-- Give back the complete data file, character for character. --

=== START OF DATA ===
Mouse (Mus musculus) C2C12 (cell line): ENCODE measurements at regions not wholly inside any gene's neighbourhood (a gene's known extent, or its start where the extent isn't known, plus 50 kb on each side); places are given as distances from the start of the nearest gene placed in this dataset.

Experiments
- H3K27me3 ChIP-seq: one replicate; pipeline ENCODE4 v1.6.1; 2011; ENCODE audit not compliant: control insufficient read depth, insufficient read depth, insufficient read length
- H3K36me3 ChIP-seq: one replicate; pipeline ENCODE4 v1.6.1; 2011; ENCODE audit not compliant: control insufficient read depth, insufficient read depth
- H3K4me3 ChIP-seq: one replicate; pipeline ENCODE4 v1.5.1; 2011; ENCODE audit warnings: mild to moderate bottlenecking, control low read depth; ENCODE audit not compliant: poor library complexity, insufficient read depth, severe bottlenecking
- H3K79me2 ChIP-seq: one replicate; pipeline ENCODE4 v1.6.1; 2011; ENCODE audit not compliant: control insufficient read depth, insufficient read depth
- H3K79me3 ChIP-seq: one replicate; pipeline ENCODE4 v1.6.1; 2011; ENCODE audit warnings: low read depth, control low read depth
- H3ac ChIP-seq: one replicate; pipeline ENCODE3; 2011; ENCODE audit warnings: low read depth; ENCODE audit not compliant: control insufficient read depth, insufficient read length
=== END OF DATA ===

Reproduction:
Mouse (Mus musculus) C2C12 (cell line): ENCODE measurements at regions not wholly inside any gene's neighbourhood (a gene's known extent, or its start where the extent isn't known, plus 50 kb on each side); places are given as distances from the start of the nearest gene placed in this dataset.

Experiments
- H3K27me3 ChIP-seq: one replicate; pipeline ENCODE4 v1.6.1; 2011; ENCODE audit not compliant: control insufficient read depth, insufficient read depth, insufficient read length
- H3K36me3 ChIP-seq: one replicate; pipeline ENCODE4 v1.6.1; 2011; ENCODE audit not compliant: control insufficient read depth, insufficient read depth
- H3K4me3 ChIP-seq: one replicate; pipeline ENCODE4 v1.5.1; 2011; ENCODE audit warnings: mild to moderate bottlenecking, control low read depth; ENCODE audit not compliant: poor library complexity, insufficient read depth, severe bottlenecking
- H3K79me2 ChIP-seq: one replicate; pipeline ENCODE4 v1.6.1; 2011; ENCODE audit not compliant: control insufficient read depth, insufficient read depth
- H3K79me3 ChIP-seq: one replicate; pipeline ENCODE4 v1.6.1; 2011; ENCODE audit warnings: low read depth, control low read depth
- H3ac ChIP-seq: one replicate; pipeline ENCODE3; 2011; ENCODE audit warnings: low read depth; ENCODE audit not compliant: control insufficient read depth, insufficient read length